Blockchain.info seems to be under much heat lately from all the recent attacks. Ranging from https redirection by rogue Tor nodes to phishing attempts. During a scheduled update by the blockchain.info team an issue was present between 12:00am and 2:30am GMT on 12/8/14. According to the official blockchainwallet reddit account:
If you created a wallet, generated a new address via Blockchain.info’s web-wallet, or sent bitcoin from your wallet during this time period and have not provided us with your email address, please contact our support desk at firstname.lastname@example.org or simply create a new wallet.
What was the issue? How were the coins stolen? We are here to find out.
Repeated R values
A bitcoin transaction has inputs and outputs. It looks like this:
Input: Previous tx: f5d8ee39a430901c91a5917b9f2dc19d6d1a0e9cea205b009ca73dd04470b9a6 Index: 0 scriptSig: 304502206e21798a42fae0e854281abd38bacd1aeed3ee3738d9e1446618c4571d10 90db022100e2ac980643b0b82c0e88ffdfec6b64e3e6ba35e7ba5fdd7d5d6cc8d25c6b241501 Output: Value: 5000000000 scriptPubKey: OP_DUP OP_HASH160 404371705fa9bd789a2fcd52d2c580b65d35549d OP_EQUALVERIFY OP_CHECKSIG
Here is a brief overview of what an input and an output in a transaction consits of (taken from the bitcoin wiki)
An input is a reference to an output in a different transaction. Multiple inputs are often listed in a transaction. The values of the referenced outputs are added up, and the total is usable in the outputs of this transaction. Previous tx is a hash of a previous transaction. Index is the specific output in the referenced transaction. ScriptSig is the first half of a script. The script contains two components, a signature and a public key.
An output contains instructions for sending bitcoins. Value is the number of Satoshi (1 BTC = 100,000,000 Satoshi) that this output will be worth when claimed. ScriptPubKey is the second half of a script (discussed later). There can be more than one output, and they share the combined value of the inputs.
A script is essentially a list of instructions recorded with each transaction that describe how the next person wanting to spend the Bitcoins being transferred can gain access to them. It contains a signature and a public key. According to Nils Schneider on 12/25/13 he discovered a potential weakness in some Bitcoin implementations. He gave an example of a transactions:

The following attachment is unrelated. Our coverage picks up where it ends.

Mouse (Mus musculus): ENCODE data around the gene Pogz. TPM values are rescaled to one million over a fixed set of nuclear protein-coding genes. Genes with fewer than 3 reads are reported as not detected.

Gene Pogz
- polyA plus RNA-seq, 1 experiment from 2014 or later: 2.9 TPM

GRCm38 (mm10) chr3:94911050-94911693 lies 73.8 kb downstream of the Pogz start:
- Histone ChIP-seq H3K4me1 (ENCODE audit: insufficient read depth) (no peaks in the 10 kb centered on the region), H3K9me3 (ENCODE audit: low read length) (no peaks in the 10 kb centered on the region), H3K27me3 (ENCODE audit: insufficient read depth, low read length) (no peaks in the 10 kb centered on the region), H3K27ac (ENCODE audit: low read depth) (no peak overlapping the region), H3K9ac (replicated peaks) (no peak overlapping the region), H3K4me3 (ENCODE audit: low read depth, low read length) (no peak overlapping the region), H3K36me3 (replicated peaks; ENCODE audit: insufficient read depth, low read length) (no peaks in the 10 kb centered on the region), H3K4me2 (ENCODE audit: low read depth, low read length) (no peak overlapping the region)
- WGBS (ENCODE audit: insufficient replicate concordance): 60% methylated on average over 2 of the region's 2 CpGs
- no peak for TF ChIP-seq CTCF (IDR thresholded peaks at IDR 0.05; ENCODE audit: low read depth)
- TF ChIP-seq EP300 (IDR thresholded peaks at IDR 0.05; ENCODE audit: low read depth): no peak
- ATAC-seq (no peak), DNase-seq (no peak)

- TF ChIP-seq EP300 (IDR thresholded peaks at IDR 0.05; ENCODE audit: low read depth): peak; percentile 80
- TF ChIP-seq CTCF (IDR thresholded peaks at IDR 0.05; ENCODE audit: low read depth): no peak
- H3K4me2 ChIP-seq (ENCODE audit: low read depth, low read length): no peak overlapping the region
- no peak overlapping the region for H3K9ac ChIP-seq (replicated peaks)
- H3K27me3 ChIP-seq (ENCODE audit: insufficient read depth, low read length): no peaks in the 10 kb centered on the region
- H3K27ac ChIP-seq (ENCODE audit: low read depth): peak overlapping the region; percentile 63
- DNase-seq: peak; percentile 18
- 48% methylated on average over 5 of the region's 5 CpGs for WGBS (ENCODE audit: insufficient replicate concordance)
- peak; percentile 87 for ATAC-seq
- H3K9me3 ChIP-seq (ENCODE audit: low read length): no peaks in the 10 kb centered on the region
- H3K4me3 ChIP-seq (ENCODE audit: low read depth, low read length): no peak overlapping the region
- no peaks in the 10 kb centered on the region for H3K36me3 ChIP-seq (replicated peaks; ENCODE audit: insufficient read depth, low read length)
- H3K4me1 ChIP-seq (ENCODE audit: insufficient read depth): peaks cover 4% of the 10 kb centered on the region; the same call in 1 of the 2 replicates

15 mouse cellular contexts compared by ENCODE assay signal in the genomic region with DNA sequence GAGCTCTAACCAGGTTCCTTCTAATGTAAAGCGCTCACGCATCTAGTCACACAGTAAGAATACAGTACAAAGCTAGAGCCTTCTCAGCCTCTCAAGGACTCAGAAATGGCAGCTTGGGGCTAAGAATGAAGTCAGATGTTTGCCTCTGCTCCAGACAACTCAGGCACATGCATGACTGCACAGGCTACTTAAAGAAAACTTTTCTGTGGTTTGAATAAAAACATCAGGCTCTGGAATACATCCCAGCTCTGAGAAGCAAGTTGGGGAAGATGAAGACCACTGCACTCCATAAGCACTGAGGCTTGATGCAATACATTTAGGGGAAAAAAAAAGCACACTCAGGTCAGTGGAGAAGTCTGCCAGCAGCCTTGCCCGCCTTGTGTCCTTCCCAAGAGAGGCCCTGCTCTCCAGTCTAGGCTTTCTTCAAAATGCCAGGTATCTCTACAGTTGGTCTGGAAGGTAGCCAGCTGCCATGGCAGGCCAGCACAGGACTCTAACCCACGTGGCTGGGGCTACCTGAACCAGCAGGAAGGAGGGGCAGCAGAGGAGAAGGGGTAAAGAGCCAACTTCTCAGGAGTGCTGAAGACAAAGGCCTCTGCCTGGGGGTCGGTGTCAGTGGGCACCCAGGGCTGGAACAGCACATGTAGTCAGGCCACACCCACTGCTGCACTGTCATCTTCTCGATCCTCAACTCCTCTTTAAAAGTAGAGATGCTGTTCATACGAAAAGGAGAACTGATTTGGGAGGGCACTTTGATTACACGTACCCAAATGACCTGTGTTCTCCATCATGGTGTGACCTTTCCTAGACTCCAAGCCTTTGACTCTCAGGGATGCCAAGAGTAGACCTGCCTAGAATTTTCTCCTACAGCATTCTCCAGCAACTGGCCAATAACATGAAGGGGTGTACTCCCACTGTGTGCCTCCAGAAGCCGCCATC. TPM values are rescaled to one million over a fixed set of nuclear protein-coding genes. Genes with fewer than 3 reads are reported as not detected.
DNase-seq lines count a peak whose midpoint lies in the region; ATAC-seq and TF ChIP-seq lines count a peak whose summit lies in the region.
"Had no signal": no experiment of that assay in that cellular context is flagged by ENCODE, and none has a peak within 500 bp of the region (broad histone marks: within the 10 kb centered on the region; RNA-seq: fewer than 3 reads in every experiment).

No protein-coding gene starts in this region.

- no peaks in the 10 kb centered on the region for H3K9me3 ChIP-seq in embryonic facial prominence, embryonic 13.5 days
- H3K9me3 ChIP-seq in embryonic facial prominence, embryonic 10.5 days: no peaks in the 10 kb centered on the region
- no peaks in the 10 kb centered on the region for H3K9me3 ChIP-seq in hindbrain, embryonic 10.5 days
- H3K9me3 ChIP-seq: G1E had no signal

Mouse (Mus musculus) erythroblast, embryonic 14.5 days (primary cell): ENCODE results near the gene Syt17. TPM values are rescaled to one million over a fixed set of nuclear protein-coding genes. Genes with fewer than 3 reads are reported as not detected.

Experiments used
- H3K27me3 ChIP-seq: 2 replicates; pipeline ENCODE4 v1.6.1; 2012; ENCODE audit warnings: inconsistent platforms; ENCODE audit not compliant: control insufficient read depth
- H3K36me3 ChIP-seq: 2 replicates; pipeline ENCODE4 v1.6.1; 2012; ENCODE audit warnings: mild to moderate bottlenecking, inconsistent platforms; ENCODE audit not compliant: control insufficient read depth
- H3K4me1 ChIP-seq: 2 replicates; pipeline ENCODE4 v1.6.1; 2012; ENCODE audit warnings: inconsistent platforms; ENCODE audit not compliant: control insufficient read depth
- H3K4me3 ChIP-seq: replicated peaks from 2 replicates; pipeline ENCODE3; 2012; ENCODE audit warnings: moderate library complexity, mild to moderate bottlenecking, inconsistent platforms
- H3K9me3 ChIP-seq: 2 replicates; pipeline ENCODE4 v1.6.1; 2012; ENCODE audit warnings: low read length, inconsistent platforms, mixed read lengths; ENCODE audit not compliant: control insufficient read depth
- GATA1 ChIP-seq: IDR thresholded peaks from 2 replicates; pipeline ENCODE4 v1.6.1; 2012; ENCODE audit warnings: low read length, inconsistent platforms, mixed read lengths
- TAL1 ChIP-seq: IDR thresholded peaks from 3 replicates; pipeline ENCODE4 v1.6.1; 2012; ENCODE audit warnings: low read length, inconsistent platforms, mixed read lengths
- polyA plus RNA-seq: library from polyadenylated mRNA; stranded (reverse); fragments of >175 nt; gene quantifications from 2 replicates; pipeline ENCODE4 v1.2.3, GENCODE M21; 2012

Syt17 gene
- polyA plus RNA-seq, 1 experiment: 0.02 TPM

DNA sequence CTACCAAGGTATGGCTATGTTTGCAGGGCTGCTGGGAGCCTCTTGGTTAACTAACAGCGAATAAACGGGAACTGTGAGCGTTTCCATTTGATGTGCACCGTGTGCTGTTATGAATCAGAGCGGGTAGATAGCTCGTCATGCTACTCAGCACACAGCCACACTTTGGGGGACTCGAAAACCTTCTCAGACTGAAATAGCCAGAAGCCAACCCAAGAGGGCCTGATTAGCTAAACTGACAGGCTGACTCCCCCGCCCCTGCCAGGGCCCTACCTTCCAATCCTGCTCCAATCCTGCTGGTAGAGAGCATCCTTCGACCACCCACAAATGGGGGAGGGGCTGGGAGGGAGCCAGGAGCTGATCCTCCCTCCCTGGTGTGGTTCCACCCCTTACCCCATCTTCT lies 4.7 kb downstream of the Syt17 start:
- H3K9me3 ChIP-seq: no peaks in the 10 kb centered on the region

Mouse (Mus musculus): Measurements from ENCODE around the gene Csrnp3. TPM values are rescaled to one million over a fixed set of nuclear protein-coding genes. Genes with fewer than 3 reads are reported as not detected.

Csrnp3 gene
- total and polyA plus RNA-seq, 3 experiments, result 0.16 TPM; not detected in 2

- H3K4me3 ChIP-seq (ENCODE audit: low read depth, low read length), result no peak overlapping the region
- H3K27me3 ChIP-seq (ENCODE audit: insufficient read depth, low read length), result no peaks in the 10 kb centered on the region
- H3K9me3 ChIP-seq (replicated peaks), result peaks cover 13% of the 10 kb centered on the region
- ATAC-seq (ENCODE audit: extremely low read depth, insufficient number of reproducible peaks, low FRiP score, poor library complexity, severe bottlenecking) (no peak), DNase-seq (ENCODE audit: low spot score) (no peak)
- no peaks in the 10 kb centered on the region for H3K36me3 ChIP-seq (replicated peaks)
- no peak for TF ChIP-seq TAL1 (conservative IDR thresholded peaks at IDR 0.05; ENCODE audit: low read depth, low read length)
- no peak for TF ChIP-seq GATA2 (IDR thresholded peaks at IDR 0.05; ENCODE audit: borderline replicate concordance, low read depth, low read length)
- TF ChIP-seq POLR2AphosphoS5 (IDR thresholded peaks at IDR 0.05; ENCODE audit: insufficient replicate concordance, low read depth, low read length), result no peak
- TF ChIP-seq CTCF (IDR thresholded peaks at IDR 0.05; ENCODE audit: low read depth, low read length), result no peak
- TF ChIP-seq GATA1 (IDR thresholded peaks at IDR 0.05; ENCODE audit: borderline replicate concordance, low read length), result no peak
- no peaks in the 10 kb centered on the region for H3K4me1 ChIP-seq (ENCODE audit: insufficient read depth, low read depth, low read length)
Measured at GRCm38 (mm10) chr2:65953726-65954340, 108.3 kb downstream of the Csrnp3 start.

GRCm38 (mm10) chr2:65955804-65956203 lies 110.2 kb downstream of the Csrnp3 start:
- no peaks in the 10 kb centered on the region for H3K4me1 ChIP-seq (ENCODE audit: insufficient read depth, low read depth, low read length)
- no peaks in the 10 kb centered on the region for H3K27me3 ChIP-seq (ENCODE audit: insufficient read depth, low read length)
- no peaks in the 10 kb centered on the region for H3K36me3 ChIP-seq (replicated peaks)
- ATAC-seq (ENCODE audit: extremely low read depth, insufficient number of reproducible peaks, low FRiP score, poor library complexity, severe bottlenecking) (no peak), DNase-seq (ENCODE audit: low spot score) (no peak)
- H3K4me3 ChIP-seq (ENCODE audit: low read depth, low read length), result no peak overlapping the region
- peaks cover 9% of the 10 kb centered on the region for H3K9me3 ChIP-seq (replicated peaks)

transaction: 9ec4bc49e828d924af1d1029cacf709431abbde46d59554b62bc270e3b29c4b1 input script 1: 30440220d47ce4c025c35ec440bc81d99834a624875161a26bf56ef7fdc0f5d52f843ad1022044e1ff2dfd8102cf7a47c21d5c9fd5701610d04953c6836596b4fe9dd2f53e3e0104dbd0c61532279cf72981c3584fc32216e0127699635c2789f549e0730c059b81ae133016a69c21e23f1859a95f06d52b7bf149a8f2fe4e8535c8a829b449c5ff input script 2: 30440220d47ce4c025c35ec440bc81d99834a624875161a26bf56ef7fdc0f5d52f843ad102209a5f1c75e461d7ceb1cf3cab9013eb2dc85b6d0da8c3c6e27e3a5a5b3faa5bab0104dbd0c61532279cf72981c3584fc32216e0127699635c2789f549e0730c059b81ae133016a69c21e23f1859a95f06d52b7bf149a8f2fe4e8535c8a829b449c5ff
The above is an example of a transaction with 2 inputs. If you look closely you can see how the script has many similar bytes at the beginning and at the end. Since the beginning of the script is the signature (r,s) r1 = r2
r1: d47ce4c025c35ec440bc81d99834a624875161a26bf56ef7fdc0f5d52f843ad1 r2: d47ce4c025c35ec440bc81d99834a624875161a26bf56ef7fdc0f5d52f843ad1 s1: 44e1ff2dfd8102cf7a47c21d5c9fd5701610d04953c6836596b4fe9dd2f53e3e s2: 9a5f1c75e461d7ceb1cf3cab9013eb2dc85b6d0da8c3c6e27e3a5a5b3faa5bab
This is where the repeating R values come from. Because the r values are equal Schneider was able to find a way to recover the private key to that public key which he shows in his blog post. At the very end he explains why the vulnerability works:
Why did this work? ECDSA requires a random number for each signature. If this random number is ever used twice with the same private key it can be recovered. This transaction was generated by a hardware bitcoin wallet using a pseudo-random number generator that was returning the same “random” number every time.
Blockchain.info’s role in the attack
Because the repeating R values come from a poorly generated “random” number it is blockchain.info’s fault that change addresses and user’s main addresses were generated using a poorly chosen random seed. As such, blockchain is taking full responsibility and is refunding it’s users who lost coins during the time period.
If you lost any coins during this time please make sure to email blockchain.info @ email@example.com to see what they can do for you. If you liked this article follow us on twitter @themerklenews and don’t forget to subscribe to our newsletter.